Chrome Sync Settings: Chrome Menu --> Settings --> Advanced Sync Settings
Chrome Sync is incredibly useful, but also has the potential to cause a few issues.

If you log in to Chrome using your school provided Google Apps for Education account, all of your data will be connected to this managed account. Need to check your bank account during your planning period? Your bank username/password is now saved to your school account. Casually browsing the web in the evening on your laptop? Your "off the clock" browsing history is now saved to your school account. 

First of all, just because your bank password or personal browsing history is saved into your school GAFE account doesn't mean that your administrator or IT Director is sitting around sifting through your data. It is very safe and secure. The only way someone would be able to access this data would be to log into YOUR account by obtaining your password or resetting your existing password. 

The bigger issue/concern about your private/personal information ending up in your school account would be a FOIA (freedom of information request) that would force your school to search for information on a person or topic. 

To avoid this risk, you should setup multiple profiles in Chrome to keep your personal and professional data separate. This is also a good idea to do for each member of your family (if you have a shared computer).  With multiple profiles. each person can have their own bookmarks, settings, apps, and extensions. 

Watch the video below for instructions on setting up multiple Chrome profiles. The steps are the same regardless of whether you are using a Mac or PC. 

Monday, September 29, 2014

Data Security for Teachers - The Basics

As we put more and more data into "the cloud," keeping your data safe, secure, and away from prying eyes is more important than ever! For teachers, this is especially true. Classroom teachers are using tools like Google Apps for Education, iCloud, Moodle, Office365, Chromebooks, iPads at an ever increasing rate. All of the data created and stored in these services and devices should be protected and safeguarded.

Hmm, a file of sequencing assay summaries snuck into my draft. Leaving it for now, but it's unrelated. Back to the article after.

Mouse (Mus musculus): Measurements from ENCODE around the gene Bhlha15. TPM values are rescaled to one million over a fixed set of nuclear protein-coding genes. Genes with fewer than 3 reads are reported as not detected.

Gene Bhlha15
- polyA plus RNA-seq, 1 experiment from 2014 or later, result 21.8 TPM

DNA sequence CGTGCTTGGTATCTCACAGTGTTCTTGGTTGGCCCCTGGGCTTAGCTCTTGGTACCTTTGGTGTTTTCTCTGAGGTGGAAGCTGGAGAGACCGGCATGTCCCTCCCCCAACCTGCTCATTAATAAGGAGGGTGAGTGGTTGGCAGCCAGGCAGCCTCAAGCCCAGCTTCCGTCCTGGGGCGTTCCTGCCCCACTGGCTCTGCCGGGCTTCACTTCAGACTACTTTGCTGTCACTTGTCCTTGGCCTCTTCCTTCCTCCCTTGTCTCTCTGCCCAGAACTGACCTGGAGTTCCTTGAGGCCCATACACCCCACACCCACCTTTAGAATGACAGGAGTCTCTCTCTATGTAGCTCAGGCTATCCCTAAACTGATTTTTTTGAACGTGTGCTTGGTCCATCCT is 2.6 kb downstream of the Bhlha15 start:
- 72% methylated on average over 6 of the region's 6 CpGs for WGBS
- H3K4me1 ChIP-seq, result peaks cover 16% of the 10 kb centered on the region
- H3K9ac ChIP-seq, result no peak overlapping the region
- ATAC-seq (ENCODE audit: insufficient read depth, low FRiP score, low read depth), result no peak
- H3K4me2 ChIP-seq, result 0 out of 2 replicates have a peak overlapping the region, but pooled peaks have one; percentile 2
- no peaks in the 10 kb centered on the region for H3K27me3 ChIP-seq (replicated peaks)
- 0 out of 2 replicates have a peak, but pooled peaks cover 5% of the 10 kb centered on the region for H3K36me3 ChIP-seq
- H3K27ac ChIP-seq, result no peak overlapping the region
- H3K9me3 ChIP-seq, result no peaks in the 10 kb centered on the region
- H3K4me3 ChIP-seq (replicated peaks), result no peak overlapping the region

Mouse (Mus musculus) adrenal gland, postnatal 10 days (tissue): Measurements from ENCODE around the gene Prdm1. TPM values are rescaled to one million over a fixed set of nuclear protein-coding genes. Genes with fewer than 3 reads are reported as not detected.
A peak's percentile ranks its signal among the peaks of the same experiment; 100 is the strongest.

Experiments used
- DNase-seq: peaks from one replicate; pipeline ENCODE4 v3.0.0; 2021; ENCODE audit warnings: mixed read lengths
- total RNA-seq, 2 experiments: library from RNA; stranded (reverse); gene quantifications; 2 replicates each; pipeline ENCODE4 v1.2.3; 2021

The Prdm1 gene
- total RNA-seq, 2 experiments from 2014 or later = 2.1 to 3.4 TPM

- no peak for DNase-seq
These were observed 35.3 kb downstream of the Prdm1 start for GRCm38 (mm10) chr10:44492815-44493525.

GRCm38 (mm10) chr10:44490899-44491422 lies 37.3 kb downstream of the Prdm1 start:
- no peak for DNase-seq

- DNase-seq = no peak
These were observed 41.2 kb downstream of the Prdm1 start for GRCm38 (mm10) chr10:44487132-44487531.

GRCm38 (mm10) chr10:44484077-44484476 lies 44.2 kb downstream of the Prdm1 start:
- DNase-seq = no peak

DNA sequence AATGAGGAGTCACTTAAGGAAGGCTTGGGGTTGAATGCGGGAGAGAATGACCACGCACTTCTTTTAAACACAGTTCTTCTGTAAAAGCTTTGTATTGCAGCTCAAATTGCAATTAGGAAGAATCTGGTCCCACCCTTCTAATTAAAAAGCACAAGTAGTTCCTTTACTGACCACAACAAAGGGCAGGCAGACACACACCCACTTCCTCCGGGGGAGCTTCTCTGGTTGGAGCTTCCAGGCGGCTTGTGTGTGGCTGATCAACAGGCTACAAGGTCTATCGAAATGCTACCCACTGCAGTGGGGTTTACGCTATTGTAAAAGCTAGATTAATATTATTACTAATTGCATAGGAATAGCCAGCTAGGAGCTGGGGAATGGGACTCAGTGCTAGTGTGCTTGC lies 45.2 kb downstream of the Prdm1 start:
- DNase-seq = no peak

There are [at least] three "bad things" that can happen to your personal data stored "in the cloud:"

1. You get "hacked"
The term hacking is a very broad term that basically means someone without permission has accessed your account or information without your consent. Once someone gains access to your account they can:
  • Send email through your email account (most likely scenario)
  • Delete/copy/move data
  • Search for personal information (bank accounts, passwords for other services, credit card information, etc)
  • Lock you out of your own account by changing your password. 
2. You get "locked"
If your accounts get "locked", you lose access to the data and services you rely on; bad news. An account will get locked for several reasons: 
  • Suspicious activity like sending LOTS of email or performing repetitive actions much quicker than a normal human. This typically happens if you get hacked, but sometimes accounts can be locked if you deviate from your normal activity (like when your bank cancels your CC when you travel out of state/country without notifying them). 
  • Too many failed password attempts
3. Accidental Destruction
It sounds funny, but there are ways that you can delete, corrupt, deactivate, cancel or otherwise mess up important data and information. Always good to have a backup!

Common Sense Tips to Keep your Data Safe: 

1. Choose a secure password. 

You know this, but do you actually know what "secure" means?
  • Your password should be at least 8 letters. (lots of debate on this, but I wouldn't go less than 8)
  • Your password should contain uppercase letters, lowercase letters, a number, and a symbol.
  • Avoid dictionary words
  • Avoid using personal information as your password such as your birthday, address, or phone number. 
Teacher Tip: Use the "license plate rule" to create your password. Create a password that would fit on a license plate (8 characters). Shorten words and add special characters to make your "license plate" password more secure.